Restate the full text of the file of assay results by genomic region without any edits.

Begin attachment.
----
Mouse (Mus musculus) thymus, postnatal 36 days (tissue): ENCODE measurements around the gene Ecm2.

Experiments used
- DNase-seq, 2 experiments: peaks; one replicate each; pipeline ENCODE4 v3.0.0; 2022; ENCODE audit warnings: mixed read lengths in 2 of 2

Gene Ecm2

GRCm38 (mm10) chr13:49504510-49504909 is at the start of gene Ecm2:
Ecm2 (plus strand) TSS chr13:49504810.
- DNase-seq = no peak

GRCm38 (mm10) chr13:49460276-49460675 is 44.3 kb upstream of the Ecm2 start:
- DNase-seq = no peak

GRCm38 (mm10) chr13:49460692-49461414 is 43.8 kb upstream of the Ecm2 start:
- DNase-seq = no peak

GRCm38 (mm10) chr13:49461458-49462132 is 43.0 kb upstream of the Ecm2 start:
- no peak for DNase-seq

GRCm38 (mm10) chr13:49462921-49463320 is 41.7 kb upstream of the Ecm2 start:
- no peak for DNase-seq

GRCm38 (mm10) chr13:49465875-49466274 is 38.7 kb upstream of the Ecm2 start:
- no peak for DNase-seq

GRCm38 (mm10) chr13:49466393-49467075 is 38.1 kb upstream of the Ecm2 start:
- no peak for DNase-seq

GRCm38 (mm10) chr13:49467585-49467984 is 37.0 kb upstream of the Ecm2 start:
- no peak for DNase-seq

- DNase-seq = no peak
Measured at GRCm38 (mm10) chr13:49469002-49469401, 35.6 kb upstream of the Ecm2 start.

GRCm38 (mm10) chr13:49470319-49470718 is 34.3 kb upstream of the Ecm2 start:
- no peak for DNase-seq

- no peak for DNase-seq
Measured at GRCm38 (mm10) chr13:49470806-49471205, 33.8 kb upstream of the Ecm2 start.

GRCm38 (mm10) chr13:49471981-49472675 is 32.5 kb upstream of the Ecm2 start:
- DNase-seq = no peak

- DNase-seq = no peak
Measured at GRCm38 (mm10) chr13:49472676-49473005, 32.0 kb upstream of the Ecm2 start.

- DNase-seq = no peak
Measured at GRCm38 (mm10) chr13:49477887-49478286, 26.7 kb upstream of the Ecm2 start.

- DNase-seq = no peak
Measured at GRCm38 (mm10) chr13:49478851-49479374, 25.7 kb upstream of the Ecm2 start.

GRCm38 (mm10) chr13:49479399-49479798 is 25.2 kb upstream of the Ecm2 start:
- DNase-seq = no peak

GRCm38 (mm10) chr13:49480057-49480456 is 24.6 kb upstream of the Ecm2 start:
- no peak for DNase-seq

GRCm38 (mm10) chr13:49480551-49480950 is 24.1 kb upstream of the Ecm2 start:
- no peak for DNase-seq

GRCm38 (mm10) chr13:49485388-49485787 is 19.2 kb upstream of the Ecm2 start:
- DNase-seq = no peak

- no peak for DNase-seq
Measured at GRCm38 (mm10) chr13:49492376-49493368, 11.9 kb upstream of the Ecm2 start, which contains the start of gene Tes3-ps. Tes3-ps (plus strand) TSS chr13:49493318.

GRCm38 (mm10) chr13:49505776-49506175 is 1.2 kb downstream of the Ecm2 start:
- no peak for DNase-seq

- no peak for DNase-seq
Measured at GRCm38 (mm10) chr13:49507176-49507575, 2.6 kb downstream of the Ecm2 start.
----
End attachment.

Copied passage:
Mouse (Mus musculus) thymus, postnatal 36 days (tissue): ENCODE measurements around the gene Ecm2.

Experiments used
- DNase-seq, 2 experiments: peaks; one replicate each; pipeline ENCODE4 v3.0.0; 2022; ENCODE audit warnings: mixed read lengths in 2 of 2

Gene Ecm2

GRCm38 (mm10) chr13:49504510-49504909 is at the start of gene Ecm2:
Ecm2 (plus strand) TSS chr13:49504810.
- DNase-seq = no peak

GRCm38 (mm10) chr13:49460276-49460675 is 44.3 kb upstream of the Ecm2 start:
- DNase-seq = no peak

GRCm38 (mm10) chr13:49460692-49461414 is 43.8 kb upstream of the Ecm2 start:
- DNase-seq = no peak

GRCm38 (mm10) chr13:49461458-49462132 is 43.0 kb upstream of the Ecm2 start:
- no peak for DNase-seq

GRCm38 (mm10) chr13:49462921-49463320 is 41.7 kb upstream of the Ecm2 start:
- no peak for DNase-seq

GRCm38 (mm10) chr13:49465875-49466274 is 38.7 kb upstream of the Ecm2 start:
- no peak for DNase-seq

GRCm38 (mm10) chr13:49466393-49467075 is 38.1 kb upstream of the Ecm2 start:
- no peak for DNase-seq

GRCm38 (mm10) chr13:49467585-49467984 is 37.0 kb upstream of the Ecm2 start:
- no peak for DNase-seq

- DNase-seq = no peak
Measured at GRCm38 (mm10) chr13:49469002-49469401, 35.6 kb upstream of the Ecm2 start.

GRCm38 (mm10) chr13:49470319-49470718 is 34.3 kb upstream of the Ecm2 start:
- no peak for DNase-seq

- no peak for DNase-seq
Measured at GRCm38 (mm10) chr13:49470806-49471205, 33.8 kb upstream of the Ecm2 start.

GRCm38 (mm10) chr13:49471981-49472675 is 32.5 kb upstream of the Ecm2 start:
- DNase-seq = no peak

- DNase-seq = no peak
Measured at GRCm38 (mm10) chr13:49472676-49473005, 32.0 kb upstream of the Ecm2 start.

- DNase-seq = no peak
Measured at GRCm38 (mm10) chr13:49477887-49478286, 26.7 kb upstream of the Ecm2 start.

- DNase-seq = no peak
Measured at GRCm38 (mm10) chr13:49478851-49479374, 25.7 kb upstream of the Ecm2 start.

GRCm38 (mm10) chr13:49479399-49479798 is 25.2 kb upstream of the Ecm2 start:
- DNase-seq = no peak

GRCm38 (mm10) chr13:49480057-49480456 is 24.6 kb upstream of the Ecm2 start:
- no peak for DNase-seq

GRCm38 (mm10) chr13:49480551-49480950 is 24.1 kb upstream of the Ecm2 start:
- no peak for DNase-seq

GRCm38 (mm10) chr13:49485388-49485787 is 19.2 kb upstream of the Ecm2 start:
- DNase-seq = no peak

- no peak for DNase-seq
Measured at GRCm38 (mm10) chr13:49492376-49493368, 11.9 kb upstream of the Ecm2 start, which contains the start of gene Tes3-ps. Tes3-ps (plus strand) TSS chr13:49493318.

GRCm38 (mm10) chr13:49505776-49506175 is 1.2 kb downstream of the Ecm2 start:
- no peak for DNase-seq

- no peak for DNase-seq
Measured at GRCm38 (mm10) chr13:49507176-49507575, 2.6 kb downstream of the Ecm2 start.